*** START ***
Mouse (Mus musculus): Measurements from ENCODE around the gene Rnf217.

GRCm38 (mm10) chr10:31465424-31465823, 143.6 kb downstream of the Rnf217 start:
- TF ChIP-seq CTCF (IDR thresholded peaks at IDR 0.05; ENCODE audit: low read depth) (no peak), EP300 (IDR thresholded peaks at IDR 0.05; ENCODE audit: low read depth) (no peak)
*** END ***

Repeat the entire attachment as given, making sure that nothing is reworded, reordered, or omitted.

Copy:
Mouse (Mus musculus): Measurements from ENCODE around the gene Rnf217.

GRCm38 (mm10) chr10:31465424-31465823, 143.6 kb downstream of the Rnf217 start:
- TF ChIP-seq CTCF (IDR thresholded peaks at IDR 0.05; ENCODE audit: low read depth) (no peak), EP300 (IDR thresholded peaks at IDR 0.05; ENCODE audit: low read depth) (no peak)